South Africa’s largest labour federation is prepared to discuss reducing workers at the nation’s power utility if it’s given proof of over-staffing and that job cuts would save Eskom Holdings.
Until now, proposals to turn around the debt-ridden, loss-making utility have been met with fierce opposition from labor unions. In June, Eskom had to implement rolling blackouts when workers protested plans for zero pay increases and in February union members picketed at the company’s headquarters over potential job cuts.
“We are asking them to please table the evidence and research that indicates” that Eskom has too many workers, Bheki Ntshalintshali, general secretary of the Congress of South African Trade Unions, said in an interview at Bloomberg’s Johannesburg office. “When that evidence is gathered and made public, I think that will be a different game to look at because you can’t argue against facts, you can’t argue against numbers.”
Neither Eskom nor the government has provided information on which specific jobs aren’t required, he said, adding Cosatu may be prepared to discuss how workers could be moved.
Eskom is seen by credit-rating companies as one of the biggest risks to Africa’s most-industrialised economy. It’s struggling to meet demand for power from aging plants and to boost revenue after years of financial mismanagement. The company was at the center of alleged looting under the previous administration.
The World Bank estimates that the power utility has 66% too many employees, while Eskom has said of its 48 600 employees it has 16 000 more workers than it needs.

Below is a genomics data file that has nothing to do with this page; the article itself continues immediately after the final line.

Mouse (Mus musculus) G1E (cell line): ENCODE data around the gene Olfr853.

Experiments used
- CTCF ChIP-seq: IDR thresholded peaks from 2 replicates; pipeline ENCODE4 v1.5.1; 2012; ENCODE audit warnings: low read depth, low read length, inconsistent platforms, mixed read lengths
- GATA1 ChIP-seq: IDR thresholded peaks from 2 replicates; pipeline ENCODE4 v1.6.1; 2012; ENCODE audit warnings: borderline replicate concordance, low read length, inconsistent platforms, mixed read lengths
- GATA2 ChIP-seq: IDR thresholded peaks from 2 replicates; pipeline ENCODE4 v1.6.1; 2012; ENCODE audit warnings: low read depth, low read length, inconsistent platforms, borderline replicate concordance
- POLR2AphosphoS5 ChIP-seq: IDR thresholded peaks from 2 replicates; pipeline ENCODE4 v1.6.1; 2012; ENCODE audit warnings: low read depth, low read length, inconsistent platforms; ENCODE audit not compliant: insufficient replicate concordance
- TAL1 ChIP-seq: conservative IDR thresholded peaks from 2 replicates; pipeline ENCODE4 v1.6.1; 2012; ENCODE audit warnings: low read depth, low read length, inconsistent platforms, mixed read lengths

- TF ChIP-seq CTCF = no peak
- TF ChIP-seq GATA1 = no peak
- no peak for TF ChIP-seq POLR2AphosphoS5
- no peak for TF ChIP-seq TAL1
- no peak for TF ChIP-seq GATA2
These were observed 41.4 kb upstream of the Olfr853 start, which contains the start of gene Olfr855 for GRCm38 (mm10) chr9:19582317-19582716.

“How did it happen that they just employed more and more people?” Ntshalintshali said. “Clearly, there was no plan. You can’t employ people today and tomorrow you say you are overstaffed.”
While President Cyril Ramaphosa has replaced the utility’s board, Cosatu wants the government to take a hard line on prosecuting those responsible for looting at state-owned companies, including Eskom. Without setting an example by going after the alleged perpetrators and installing the right management, steps such as job cuts won’t get Eskom back to financial health, the federation said.
Ramaphosa announced in February that Eskom will be split into three units and, while he insists that the utility will not be privatised, Finance Minister Tito Mboweni said in the budget the government will invite private businesses to invest in the transmission unit.
“We are jittery because, as much as the president says there is not going to be any retrenchments or job losses, if you listen to Treasury and the public enterprises minister, these are proponents for privatization,” Cosatu First Deputy-President Michael Shingange said.
Cosatu opposes any privatisation of the network because it could make electricity too expensive for the majority of poor South Africans.
“How are we going to stop them from hiking the price?” Shingange said. “It’s not only about job losses for us, it’s about the fact that electricity is already extremely unaffordable to our people. Imagine when it is in the hands of private individuals.”